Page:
- The south, west, and east. In the south, the battalions are primarily divided into Arab and Tabu sections, with the Arab section led by the Awlad Suleiman and Awlad Bousif tribes, and the Tabu section led by the Martyrs of Umm al-Aranib and Qatrun Martyrs.
- In the west, the formations are predominantly urban in nature, such as in Misurata where there are approximately 25,000 fighters and 230 battalions known as the Central Libya Shield Force.
- In the east, battalions are primarily composed of revolutionaries on the fronts and those close to the Islamist movement, such as the February 17 Brigade, Free Libya Martyrs Brigade, and Rafallah al-Sahati Brigade.
Additionally, there are also the Ansar al-Sharia Brigades deployed in Benghazi and Sirte, and the First Infantry Brigade battalion. Many of these armed groups are based on tribal loyalty and do not follow the military hierarchy system, and they are also characterized by the lack of an effective judicial system and the spread of poverty and unemployment in most corners of the country.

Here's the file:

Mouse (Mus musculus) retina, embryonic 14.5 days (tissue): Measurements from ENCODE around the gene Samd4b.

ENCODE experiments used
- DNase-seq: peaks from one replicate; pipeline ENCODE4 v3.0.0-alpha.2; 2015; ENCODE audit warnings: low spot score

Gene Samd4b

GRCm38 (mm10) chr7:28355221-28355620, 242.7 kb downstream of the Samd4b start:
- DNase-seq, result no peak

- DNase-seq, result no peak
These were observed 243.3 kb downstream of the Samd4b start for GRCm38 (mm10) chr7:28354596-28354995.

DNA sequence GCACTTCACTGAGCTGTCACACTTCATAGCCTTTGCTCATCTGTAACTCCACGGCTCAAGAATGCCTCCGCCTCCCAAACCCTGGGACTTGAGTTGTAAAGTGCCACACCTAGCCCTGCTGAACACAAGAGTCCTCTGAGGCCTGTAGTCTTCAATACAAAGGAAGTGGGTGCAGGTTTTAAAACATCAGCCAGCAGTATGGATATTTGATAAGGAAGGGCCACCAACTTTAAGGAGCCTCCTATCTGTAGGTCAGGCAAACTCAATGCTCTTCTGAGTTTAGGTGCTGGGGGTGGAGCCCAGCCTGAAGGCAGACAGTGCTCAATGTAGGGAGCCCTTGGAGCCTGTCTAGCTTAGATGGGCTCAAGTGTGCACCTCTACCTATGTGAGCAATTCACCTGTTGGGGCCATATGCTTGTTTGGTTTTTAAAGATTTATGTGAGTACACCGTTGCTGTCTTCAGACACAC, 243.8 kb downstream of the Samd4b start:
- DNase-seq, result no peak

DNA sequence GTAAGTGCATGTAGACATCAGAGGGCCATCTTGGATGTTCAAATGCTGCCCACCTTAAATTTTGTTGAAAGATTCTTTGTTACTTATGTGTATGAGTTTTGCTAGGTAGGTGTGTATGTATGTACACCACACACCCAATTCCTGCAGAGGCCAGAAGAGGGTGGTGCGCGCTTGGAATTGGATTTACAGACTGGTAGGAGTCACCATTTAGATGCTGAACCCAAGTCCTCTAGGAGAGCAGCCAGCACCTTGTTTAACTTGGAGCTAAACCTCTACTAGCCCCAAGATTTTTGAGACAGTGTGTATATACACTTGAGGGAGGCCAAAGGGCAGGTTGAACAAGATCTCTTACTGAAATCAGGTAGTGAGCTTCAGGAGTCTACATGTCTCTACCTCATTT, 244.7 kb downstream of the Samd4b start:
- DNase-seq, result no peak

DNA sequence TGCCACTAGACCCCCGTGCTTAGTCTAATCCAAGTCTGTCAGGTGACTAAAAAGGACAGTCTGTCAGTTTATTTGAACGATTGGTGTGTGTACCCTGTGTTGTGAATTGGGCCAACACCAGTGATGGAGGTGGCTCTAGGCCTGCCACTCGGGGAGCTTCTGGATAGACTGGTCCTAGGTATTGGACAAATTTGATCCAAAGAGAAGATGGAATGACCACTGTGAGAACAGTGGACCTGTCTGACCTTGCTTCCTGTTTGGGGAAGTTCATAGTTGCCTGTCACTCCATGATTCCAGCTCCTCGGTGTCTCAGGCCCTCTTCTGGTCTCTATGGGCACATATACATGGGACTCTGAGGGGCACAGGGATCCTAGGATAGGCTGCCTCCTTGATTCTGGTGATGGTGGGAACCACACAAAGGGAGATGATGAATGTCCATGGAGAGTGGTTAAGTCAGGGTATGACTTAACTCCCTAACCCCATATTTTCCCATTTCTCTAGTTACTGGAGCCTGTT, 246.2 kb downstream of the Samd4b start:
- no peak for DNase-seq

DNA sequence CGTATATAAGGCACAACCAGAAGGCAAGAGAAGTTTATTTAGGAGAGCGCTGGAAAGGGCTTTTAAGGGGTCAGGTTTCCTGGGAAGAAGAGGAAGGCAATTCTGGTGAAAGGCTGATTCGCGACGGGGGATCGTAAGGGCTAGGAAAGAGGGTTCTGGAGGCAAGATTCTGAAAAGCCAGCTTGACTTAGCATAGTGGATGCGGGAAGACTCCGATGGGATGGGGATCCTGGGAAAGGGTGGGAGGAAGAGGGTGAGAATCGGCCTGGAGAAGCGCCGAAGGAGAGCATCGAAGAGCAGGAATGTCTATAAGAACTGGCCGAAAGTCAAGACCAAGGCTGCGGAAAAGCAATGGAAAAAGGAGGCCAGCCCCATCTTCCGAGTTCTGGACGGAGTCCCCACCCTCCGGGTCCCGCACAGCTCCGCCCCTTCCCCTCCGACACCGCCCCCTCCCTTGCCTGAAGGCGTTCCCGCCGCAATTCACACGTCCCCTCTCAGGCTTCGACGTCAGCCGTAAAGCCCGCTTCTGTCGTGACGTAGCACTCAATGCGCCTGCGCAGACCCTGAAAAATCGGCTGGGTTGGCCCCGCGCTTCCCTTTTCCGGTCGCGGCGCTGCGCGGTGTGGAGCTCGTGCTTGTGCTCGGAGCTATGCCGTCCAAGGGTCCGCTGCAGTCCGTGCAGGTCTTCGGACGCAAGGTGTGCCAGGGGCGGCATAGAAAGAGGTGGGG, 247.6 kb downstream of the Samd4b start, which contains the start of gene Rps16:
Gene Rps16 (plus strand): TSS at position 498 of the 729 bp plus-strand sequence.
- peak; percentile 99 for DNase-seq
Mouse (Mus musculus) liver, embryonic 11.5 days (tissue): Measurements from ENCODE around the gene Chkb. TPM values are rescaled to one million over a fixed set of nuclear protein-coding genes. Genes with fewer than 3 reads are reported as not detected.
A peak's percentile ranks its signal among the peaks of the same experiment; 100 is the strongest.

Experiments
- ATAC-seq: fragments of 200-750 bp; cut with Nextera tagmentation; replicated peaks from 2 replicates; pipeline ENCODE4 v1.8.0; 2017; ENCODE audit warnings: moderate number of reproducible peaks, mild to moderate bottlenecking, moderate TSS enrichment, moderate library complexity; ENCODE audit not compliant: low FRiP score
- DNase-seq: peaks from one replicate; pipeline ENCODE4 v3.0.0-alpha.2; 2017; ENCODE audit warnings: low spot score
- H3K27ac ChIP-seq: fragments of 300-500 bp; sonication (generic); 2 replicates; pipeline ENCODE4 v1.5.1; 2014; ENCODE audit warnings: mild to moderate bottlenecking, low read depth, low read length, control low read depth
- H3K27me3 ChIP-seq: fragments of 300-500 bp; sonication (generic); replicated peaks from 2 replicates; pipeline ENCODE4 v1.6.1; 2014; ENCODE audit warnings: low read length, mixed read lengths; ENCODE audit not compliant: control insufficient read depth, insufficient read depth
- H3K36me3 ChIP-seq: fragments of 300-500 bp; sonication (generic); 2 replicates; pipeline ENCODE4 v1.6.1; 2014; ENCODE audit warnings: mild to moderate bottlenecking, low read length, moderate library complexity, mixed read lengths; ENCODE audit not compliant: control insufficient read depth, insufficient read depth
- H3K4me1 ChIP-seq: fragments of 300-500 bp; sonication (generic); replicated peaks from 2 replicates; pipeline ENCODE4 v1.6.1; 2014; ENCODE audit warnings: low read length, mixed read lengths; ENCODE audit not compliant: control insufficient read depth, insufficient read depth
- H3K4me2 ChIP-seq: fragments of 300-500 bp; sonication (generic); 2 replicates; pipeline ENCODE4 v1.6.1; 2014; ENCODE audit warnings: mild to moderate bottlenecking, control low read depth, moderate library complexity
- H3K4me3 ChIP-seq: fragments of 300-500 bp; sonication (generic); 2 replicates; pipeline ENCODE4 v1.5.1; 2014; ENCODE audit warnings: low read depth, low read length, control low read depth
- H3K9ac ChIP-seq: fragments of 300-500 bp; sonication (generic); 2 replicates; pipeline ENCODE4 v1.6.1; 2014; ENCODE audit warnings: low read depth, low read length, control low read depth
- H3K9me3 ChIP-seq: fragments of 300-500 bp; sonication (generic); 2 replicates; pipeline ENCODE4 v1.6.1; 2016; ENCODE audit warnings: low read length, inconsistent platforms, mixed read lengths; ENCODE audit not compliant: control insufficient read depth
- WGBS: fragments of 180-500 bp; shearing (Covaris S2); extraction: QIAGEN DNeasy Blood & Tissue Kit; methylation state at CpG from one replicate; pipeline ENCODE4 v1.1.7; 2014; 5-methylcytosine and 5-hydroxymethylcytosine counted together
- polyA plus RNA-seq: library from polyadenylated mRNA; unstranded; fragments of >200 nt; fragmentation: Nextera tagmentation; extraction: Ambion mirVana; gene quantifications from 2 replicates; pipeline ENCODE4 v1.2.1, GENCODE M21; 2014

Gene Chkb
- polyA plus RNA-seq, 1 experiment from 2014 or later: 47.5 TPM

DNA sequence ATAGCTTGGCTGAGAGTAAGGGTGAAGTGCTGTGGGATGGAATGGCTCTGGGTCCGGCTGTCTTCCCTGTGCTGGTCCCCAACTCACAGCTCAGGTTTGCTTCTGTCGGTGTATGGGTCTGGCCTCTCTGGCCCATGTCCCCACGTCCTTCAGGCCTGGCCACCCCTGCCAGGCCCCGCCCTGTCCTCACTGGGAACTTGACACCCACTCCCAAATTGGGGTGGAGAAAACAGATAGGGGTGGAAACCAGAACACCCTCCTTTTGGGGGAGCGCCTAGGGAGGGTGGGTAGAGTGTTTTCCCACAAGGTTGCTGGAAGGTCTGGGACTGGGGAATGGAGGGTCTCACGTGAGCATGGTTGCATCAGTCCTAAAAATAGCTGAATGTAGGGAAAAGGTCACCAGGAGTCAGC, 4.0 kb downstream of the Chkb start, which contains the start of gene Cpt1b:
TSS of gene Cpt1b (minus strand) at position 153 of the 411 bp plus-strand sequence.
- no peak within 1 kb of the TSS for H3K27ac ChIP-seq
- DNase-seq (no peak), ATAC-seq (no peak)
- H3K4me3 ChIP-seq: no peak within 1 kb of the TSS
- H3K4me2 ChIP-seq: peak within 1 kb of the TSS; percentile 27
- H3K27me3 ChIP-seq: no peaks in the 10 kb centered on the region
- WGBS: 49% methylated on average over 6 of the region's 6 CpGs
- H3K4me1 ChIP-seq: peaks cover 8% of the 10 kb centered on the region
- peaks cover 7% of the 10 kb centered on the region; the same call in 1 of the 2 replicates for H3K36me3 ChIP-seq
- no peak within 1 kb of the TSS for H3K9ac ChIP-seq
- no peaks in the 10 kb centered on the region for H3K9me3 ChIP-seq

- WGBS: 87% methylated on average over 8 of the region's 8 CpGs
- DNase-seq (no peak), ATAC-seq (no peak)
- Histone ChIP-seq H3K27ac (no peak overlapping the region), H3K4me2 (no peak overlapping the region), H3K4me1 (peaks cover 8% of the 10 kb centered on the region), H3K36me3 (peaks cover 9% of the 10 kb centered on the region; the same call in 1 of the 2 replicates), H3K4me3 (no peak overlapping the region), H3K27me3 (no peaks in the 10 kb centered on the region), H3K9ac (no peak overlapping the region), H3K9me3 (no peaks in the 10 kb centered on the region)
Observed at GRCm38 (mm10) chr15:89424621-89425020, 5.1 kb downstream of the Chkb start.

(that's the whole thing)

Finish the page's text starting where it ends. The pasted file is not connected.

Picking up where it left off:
1.4.4 Most important initiatives and efforts to resolve the political crisis
The Libyan crisis has seen many important initiatives and efforts aimed at reaching a peaceful settlement. One of the most notable of these is the Palermo conference, held in Italy in 2018, which emphasized the importance of respecting the results of elections and rejected a military solution in Libya.
The Berlin conference, held in 2020, also focused on finding a political settlement and included a wide range of parties and issues in its approach. However, the meetings of the Security and Military Committee, formed as a result of the conference, were disrupted due to ongoing fighting.
Another important initiative was the Cairo Declaration, which was issued after a meeting between Field Marshal Khalifa Haftar and Chancellor Aqila Saleh, calling for a halt to the fighting and outlining a roadmap for a comprehensive political solution for all Libyan forces and components. Some countries, including Russia and France, have also tried to revive the Berlin track as a basis for resumed negotiations.
Mohammad Salih Alzawahreh – M.A of conflict resolution – University of Jordan
Source: Journal of Political Science and Law – Issue # 35 – March 2023 – The Democratic Arabic Center.